Where were you when Apollo 11 landed? Not born yet

July 19, 2009 By SETH BORENSTEIN , AP Science Writer
FILE - In this July 20, 1969 file photo, Apollo 11 astronaut Neil Armstrong steps down from the lunar module lander and becomes the first man to set foot on the moon. A huge shadow of the Lunar module is cast on the moon's surface. Photo was made from 16mm color film made with a Mauer camera at 6 and 12 frames per second. (AP Photo/NASA, file)

(AP) -- Most Americans have never known a world where man hasn't been to the moon. It used to be a given that people knew where they were when man first walked on the moon on July 20, 1969, watching the black-and-white images on television. But now most Americans don't know where they were because the majority of Americans hadn't been born yet.

The median age of Americans, as of last year, was 36.8, meaning more than half of U.S. residents are younger than 40, according to the U.S. Census Bureau. No figures have been calculated for this year yet.

Five years ago, when celebrated the 35th anniversary of the landing, the median age of Americans was 36.1, so most residents were at least alive when Armstrong made his giant leap for mankind.

That changed sometime between July 2005 and July 2006, according to the Census Bureau.

Six current astronauts were not alive when Armstrong walked on the moon, including Christopher Cassidy, a crew member of the ongoing mission on the .

"It tells us time passes," Smithsonian Institution space curator Roger Launius said. "You've got under 40 people all over the place."

Time also passes for the Apollo 11 astronauts. Neil Armstrong and Michael Collins were 38 when Apollo 11 landed on the moon; Buzz Aldrin was a few months older at 39.

So all three have now lived most of their lives since what is considered the crowning achievement of a lifetime.

It has been a challenge to "carry on with the rest of your life," said Aldrin, who battled depression and alcoholism. He said there is "this uneasiness and this uncertainty as to what I really ought to be doing."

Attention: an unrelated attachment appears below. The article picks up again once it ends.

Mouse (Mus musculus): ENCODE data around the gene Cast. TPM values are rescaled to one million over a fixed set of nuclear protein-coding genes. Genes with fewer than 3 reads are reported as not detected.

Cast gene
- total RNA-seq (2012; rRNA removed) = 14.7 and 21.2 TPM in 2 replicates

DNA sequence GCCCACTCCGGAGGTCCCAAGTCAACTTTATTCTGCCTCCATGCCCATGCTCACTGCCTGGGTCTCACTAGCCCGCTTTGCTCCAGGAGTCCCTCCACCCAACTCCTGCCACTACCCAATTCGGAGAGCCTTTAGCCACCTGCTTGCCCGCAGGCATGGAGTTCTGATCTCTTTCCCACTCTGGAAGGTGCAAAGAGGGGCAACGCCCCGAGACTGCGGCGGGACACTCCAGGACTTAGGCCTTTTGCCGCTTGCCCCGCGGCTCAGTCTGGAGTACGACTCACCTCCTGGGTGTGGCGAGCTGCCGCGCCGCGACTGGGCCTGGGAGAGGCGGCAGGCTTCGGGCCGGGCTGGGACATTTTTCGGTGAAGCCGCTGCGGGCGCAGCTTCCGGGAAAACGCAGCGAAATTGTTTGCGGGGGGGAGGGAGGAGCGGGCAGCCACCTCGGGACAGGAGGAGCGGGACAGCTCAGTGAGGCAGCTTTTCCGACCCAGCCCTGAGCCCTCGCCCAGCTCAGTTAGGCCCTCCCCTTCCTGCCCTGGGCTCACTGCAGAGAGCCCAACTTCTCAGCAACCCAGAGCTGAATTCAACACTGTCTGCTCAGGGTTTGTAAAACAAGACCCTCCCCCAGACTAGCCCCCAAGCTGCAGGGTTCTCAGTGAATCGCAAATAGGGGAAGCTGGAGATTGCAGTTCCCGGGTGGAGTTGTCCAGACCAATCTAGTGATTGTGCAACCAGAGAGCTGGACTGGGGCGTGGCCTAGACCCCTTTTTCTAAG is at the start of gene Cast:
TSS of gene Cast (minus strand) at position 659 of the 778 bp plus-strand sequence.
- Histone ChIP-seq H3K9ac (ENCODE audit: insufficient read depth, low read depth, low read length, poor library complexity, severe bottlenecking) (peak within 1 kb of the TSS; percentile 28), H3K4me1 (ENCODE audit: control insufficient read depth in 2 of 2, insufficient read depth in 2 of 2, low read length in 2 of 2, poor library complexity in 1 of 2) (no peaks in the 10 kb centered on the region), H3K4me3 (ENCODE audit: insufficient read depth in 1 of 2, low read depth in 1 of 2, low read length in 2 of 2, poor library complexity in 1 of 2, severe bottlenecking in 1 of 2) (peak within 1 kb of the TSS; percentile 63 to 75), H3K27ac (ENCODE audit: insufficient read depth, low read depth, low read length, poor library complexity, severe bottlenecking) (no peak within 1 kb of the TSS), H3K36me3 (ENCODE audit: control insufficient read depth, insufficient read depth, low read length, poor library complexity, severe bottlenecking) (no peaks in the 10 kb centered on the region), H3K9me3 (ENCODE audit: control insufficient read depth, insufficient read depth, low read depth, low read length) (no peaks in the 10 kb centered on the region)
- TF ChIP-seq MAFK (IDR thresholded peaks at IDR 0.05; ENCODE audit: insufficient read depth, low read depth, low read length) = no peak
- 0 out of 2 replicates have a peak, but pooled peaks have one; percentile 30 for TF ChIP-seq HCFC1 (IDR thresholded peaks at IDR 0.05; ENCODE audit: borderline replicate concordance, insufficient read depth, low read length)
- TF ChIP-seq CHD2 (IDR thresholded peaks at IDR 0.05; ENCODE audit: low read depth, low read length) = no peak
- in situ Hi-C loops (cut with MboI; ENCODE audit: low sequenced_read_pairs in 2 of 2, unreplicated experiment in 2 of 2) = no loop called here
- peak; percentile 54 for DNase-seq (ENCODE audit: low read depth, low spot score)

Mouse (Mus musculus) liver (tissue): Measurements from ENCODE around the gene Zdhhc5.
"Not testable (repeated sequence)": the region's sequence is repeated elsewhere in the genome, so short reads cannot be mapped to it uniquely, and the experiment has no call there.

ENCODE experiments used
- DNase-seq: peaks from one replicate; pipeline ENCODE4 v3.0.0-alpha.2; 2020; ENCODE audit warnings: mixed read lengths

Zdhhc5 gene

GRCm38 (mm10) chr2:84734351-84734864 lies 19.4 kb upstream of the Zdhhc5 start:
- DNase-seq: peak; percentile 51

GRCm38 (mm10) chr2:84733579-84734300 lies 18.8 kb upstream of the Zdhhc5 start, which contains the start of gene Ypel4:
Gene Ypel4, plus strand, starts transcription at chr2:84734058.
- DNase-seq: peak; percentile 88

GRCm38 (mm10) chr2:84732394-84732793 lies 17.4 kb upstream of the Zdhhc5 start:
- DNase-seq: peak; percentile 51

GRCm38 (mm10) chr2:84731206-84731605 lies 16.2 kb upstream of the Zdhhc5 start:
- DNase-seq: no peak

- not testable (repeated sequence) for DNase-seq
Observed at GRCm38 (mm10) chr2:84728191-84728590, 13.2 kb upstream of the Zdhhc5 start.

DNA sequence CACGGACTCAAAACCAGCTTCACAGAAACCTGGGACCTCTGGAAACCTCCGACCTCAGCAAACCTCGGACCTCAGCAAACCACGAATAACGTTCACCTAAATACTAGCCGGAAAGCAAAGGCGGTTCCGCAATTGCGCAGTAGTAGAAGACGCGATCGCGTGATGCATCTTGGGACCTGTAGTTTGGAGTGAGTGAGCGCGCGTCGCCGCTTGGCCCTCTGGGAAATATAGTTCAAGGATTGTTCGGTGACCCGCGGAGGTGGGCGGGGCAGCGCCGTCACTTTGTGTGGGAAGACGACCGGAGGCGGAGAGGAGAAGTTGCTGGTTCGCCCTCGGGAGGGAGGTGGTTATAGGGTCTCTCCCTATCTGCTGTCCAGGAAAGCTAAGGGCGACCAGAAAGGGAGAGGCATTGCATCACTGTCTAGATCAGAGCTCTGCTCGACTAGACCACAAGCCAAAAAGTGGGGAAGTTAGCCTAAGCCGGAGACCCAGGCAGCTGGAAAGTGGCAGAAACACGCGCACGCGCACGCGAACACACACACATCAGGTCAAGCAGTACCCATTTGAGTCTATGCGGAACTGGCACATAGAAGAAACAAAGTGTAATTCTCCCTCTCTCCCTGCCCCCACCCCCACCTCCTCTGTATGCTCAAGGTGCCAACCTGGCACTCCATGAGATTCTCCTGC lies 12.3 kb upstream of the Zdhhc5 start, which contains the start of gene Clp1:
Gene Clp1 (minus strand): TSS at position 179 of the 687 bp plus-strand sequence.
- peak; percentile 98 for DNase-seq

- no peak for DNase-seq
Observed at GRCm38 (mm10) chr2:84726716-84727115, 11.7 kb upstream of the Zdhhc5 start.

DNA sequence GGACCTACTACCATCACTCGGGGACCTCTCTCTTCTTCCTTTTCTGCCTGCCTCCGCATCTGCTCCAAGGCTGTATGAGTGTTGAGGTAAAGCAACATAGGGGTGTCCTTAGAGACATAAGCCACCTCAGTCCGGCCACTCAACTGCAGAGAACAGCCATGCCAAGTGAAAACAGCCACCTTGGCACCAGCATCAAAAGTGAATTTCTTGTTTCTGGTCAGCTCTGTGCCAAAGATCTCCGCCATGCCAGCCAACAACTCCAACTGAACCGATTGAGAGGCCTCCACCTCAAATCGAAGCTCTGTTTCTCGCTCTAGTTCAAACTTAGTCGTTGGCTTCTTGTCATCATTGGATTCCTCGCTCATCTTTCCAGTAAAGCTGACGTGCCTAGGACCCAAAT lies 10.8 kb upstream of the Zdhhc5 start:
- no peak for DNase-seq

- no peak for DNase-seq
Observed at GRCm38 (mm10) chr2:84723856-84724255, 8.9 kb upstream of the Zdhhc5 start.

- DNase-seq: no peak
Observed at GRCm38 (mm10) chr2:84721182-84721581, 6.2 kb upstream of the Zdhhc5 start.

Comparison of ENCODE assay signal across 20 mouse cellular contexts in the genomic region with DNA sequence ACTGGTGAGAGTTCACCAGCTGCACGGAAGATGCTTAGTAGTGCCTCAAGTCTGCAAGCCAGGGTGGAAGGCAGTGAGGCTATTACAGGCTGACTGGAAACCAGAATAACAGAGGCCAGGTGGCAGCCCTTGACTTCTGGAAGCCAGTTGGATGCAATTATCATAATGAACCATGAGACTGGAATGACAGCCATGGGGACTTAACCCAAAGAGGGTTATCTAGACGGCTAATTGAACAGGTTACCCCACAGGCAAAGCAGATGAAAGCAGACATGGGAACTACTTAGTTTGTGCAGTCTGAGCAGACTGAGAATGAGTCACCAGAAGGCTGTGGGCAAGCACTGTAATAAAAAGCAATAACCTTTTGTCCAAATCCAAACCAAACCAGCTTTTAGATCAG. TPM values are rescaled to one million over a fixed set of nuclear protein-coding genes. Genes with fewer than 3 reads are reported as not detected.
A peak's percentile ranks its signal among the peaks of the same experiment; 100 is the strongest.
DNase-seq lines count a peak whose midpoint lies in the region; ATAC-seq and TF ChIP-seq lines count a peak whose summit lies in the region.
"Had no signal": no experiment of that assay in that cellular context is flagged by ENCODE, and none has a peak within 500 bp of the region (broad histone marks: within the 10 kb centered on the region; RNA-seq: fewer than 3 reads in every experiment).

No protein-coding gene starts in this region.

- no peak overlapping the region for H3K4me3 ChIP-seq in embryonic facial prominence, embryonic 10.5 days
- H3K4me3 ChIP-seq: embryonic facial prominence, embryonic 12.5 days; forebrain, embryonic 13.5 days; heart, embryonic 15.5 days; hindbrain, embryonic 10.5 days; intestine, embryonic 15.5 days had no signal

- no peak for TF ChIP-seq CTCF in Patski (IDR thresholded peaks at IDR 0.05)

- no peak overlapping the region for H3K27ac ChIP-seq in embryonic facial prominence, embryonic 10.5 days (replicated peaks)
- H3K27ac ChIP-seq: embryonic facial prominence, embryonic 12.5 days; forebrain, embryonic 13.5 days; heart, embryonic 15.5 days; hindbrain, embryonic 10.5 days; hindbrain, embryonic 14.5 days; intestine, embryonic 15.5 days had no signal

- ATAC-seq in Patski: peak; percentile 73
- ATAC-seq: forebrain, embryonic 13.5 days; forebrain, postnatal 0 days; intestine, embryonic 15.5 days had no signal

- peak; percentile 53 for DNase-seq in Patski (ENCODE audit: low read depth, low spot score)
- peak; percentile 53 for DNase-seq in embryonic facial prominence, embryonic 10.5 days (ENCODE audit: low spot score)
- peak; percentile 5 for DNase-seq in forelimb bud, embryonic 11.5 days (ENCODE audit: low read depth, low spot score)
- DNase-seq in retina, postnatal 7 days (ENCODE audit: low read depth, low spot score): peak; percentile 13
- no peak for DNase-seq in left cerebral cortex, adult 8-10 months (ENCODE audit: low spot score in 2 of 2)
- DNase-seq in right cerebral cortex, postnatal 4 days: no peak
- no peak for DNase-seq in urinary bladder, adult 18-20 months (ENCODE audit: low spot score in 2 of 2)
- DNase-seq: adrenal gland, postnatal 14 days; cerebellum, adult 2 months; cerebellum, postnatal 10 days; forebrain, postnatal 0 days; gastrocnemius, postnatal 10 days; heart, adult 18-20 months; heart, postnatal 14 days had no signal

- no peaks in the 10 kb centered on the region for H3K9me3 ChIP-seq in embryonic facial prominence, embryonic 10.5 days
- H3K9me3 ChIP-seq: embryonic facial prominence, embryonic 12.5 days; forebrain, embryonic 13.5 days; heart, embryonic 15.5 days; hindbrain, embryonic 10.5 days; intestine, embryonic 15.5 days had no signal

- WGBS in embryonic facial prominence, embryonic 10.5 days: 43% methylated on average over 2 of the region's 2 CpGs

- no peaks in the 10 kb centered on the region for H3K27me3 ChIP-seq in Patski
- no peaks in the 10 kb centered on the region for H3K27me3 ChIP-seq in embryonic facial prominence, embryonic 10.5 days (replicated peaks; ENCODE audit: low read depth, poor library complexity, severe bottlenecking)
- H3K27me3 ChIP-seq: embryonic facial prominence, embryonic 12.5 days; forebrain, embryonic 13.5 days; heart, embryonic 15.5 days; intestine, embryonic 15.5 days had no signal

©2009 The Associated Press. All rights reserved. This material may not be published, broadcast, rewritten or redistributed.

Explore further: NASA honors Apollo moon walker Buzz Aldrin

Related Stories

NASA honors Apollo moon walker Buzz Aldrin

March 17, 2006

NASA will honor former astronaut Buzz Aldrin for his involvement in the U.S. space program with the presentation of the Ambassador of Exploration Award.

Apollo astronauts relive experiences at ceremony

July 18, 2009

(AP) -- It was a reunion of reunions. Twelve Apollo astronauts reminisced, traded stories and poked fun at each other Friday night as the 40th anniversary of the first moon landing and moonwalk approached.

Apollo 11 crew: Aldrin likes spotlight, 2 shun it

July 19, 2009

(AP) -- In the 40 years since Apollo 11, some of the key players, most notably Neil Armstrong, have steered clear of the increasingly bright glare of the moonlight cast by the historic lunar landing. Others have embraced ...

Recommended for you

Camera on NASA's Lunar Orbiter survived 2014 meteoroid hit

May 26, 2017

On Oct. 13, 2014 something very strange happened to the camera aboard NASA's Lunar Reconnaissance Orbiter (LRO). The Lunar Reconnaissance Orbiter Camera (LROC), which normally produces beautifully clear images of the lunar ...

SDO sees partial eclipse in space

May 26, 2017

On May 25, 2017, NASA's Solar Dynamics Observatory, or SDO, saw a partial solar eclipse in space when it caught the moon passing in front of the sun. The lunar transit lasted almost an hour, between 2:24 and 3:17 p.m. EDT, ...

Jupiter's complex transient auroras

May 25, 2017

Combined observations from three spacecraft show that Jupiter's brightest auroral features recorded to date are powered by both the volcanic moon Io and interaction with the solar wind.

Methanol detected for first time around young star

May 25, 2017

Methanol, a key building block for the complex organic compounds that comprise life, has been detected for the first time in the protoplanetary disk of a young, distant star. This finding could help scientists better understand ...

New Neliota project detects flashes from lunar impacts

May 25, 2017

Using a system developed under an ESA contract, the Greek NELIOTA project has begun to detect flashes of light caused by small pieces of rock striking the moon's surface. NELIOTA is the first system that can determine the ...

1 comment

Adjust slider to filter visible comments by rank

Display comments: newest first

dan42day
not rated yet Jul 20, 2009
I was in orbit around Proxema Centauri refueling for the last leg of my trip to earth.

Please sign in to add a comment. Registration is free, and takes less than a minute. Read more

Click here to reset your password.
Sign in to get notified via email when new comments are made.